Optimize your Money: Calculate the Cost of Probate
Below, we outline the costs associated with the probate process in California to demonstrate the cost saving benefits of creating an estate plan. By creating an estate plan, you can preserve funds for your intended recipients and avoid unnecessary estate administration costs.
In California, when a person dies with a will or without an estate plan, their assets are subject to the probate process. During the probate process, a personal representative is appointed by the court and is responsible for managing the estate and adhering to the California Probate Code. Typically, the personal representative retains counsel to guide them through the intricacies of probate administration.
Both the personal representative and the attorney for the personal representative are entitled to statutory fees for the services performed during the probate administration. The formula to calculate the cost of the fees in probate administration is set by law.
For ordinary acts of probate administration, such as locating assets of the decedent’s assets, paying outstanding debts, and handling day-to-day details such as disconnecting utilities, the fees to the attorney and the personal representative are based on a percentage of the total estate. The percentage breakdown is found in California Probate Code section 10810 and 10811 and is as follows:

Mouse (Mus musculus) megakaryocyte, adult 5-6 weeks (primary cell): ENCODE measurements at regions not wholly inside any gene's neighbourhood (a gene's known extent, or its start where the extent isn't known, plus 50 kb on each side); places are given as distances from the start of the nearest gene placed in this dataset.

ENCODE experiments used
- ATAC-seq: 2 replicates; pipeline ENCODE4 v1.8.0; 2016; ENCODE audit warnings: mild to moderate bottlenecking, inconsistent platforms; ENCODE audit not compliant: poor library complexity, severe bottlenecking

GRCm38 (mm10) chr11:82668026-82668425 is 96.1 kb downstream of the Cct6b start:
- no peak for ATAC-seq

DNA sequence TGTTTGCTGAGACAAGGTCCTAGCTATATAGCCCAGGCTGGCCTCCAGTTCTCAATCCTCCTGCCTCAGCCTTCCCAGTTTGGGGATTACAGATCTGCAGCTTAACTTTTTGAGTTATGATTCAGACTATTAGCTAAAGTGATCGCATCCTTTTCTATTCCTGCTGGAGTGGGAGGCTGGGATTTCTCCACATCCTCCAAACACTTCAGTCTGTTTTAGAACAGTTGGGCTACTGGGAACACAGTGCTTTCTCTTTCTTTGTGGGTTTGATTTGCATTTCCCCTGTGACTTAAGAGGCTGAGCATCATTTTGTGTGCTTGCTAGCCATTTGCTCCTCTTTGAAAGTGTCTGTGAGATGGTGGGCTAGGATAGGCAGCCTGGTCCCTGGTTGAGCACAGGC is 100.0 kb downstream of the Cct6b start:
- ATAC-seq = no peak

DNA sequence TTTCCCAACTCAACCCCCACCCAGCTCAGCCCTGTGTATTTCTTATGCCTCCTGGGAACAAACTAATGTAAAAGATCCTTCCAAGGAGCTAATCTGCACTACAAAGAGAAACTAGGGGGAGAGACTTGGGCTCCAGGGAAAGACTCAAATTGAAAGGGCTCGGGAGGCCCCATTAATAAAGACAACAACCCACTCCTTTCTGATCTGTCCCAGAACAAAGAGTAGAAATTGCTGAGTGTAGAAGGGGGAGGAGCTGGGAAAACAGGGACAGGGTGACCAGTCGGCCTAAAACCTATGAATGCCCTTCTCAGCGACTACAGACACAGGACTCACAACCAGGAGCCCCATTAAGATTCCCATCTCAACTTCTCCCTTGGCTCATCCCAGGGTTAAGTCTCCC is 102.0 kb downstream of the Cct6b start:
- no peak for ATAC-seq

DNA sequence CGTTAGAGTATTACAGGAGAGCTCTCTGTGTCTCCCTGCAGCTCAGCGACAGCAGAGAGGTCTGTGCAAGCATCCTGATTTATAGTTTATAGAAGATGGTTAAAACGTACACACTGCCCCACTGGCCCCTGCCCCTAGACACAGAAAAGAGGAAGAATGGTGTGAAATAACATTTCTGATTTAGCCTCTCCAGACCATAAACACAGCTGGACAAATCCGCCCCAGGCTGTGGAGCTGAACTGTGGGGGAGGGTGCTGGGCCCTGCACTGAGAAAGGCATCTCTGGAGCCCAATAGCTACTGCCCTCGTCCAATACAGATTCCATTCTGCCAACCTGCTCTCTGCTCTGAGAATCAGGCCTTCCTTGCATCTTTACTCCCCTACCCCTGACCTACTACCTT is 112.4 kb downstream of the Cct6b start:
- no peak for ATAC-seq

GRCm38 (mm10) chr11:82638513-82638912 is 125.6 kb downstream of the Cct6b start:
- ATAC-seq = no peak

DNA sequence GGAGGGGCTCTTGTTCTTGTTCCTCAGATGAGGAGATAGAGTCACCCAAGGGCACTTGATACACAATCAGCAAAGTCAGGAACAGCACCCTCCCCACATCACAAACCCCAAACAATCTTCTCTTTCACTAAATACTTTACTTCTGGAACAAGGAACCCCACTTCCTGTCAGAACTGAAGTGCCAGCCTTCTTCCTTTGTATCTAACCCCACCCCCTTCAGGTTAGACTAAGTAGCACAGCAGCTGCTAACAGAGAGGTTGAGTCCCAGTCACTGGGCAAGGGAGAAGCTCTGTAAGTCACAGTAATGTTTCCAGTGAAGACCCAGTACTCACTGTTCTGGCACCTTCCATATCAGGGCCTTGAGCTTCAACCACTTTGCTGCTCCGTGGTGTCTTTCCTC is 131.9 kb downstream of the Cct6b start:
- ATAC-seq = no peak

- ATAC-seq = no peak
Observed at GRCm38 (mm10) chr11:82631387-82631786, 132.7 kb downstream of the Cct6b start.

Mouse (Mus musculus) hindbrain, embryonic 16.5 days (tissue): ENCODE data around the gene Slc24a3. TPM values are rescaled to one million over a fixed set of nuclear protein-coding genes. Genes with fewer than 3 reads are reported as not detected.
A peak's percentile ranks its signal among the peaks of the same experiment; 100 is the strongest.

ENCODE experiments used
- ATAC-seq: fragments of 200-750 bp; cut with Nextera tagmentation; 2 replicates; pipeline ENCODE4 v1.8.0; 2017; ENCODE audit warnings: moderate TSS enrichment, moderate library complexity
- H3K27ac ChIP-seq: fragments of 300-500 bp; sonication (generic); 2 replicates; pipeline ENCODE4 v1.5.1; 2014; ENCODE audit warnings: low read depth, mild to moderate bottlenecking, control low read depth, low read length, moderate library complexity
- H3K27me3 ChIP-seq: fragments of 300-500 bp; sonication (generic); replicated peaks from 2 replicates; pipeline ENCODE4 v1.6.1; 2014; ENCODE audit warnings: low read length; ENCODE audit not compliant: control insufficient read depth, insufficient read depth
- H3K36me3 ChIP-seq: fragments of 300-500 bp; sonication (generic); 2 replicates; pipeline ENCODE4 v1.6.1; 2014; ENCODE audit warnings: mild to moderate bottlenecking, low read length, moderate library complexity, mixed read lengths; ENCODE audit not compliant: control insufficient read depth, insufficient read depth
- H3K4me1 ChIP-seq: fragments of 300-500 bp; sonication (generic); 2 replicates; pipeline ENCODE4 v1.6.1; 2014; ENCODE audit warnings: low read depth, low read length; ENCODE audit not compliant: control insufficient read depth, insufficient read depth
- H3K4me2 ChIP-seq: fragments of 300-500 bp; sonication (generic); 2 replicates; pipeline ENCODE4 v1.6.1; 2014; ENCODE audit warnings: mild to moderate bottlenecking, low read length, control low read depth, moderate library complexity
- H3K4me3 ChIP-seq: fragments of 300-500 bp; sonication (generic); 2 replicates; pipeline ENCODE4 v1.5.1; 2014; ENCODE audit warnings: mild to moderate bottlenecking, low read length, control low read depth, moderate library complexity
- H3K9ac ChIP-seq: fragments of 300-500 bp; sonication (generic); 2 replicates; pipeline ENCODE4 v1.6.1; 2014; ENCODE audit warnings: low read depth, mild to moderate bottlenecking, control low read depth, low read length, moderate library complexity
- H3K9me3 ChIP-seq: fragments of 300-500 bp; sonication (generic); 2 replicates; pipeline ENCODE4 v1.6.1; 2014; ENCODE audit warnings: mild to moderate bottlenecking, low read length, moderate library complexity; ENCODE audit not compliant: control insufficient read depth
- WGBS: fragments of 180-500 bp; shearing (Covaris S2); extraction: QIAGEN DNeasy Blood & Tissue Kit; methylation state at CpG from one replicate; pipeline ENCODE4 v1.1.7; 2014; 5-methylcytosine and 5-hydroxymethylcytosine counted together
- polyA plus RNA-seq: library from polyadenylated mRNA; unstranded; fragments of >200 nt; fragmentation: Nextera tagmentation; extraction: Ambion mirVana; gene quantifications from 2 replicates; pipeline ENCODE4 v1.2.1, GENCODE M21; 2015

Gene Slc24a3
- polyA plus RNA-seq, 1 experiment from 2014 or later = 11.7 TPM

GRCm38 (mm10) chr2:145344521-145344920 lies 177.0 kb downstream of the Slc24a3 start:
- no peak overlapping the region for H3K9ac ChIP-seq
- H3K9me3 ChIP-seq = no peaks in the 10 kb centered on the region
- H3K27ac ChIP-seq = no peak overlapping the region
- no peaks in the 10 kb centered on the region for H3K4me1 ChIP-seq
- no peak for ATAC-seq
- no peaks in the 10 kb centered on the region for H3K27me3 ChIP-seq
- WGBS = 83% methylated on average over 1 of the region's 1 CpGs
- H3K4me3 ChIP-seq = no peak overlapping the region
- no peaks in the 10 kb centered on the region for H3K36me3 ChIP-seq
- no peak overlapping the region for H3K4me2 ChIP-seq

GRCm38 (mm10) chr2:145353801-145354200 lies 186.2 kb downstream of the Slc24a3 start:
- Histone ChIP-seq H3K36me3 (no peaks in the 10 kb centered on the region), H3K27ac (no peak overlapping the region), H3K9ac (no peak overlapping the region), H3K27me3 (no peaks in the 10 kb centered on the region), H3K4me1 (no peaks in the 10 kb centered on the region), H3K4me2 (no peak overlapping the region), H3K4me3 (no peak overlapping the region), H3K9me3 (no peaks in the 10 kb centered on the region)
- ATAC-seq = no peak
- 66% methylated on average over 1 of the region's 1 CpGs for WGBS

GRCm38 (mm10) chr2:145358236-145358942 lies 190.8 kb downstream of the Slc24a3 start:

Next $9 million
Next $15 million
Next $25 million
Reasonable amount to be determined by the court
To determine the estate value, the value of property subject to probate administration must be calculated. Property subject to probate administration includes real estate, bank accounts, investments, business interest, and personal property. Certain assets, such as retirement accounts and life insurance, are not typically included in probate administration.
To provide an example, if your residence is worth $600,000.00 and you have a bank account with $200,000.00 your estate is valued at $800,000.00. Using the estate value of $800,000.00, the probate fees for ordinary services would be calculated as follows:
4% of first $100,000.00
3% of next $100,000.00
2% of the remainder
Based on this example, the personal representative and the attorney for the personal representative would be paid $19,000.00 each, resulting in an automatic loss of $38,000.00 in fees that could have gone to your loved ones.
In addition to the statutory fees, the attorney and the personal representative can request extraordinary fees. Extraordinary fees are calculated on an hourly basis in an amount that the court determines to be “just and reasonable.” For example, extraordinary fees may be awarded in relation to legal services in connection with the sale of real property, estate litigation or a successful defense of a will contest, or coordination of an ancillary administration.
By creating an estate plan, you can save on the cost of probate and help ensure your money goes to your intended recipients, rather than to statutory fees. Talk with our estate planning attorneys today to discuss how to maximize your money and avoid unnecessary administration costs.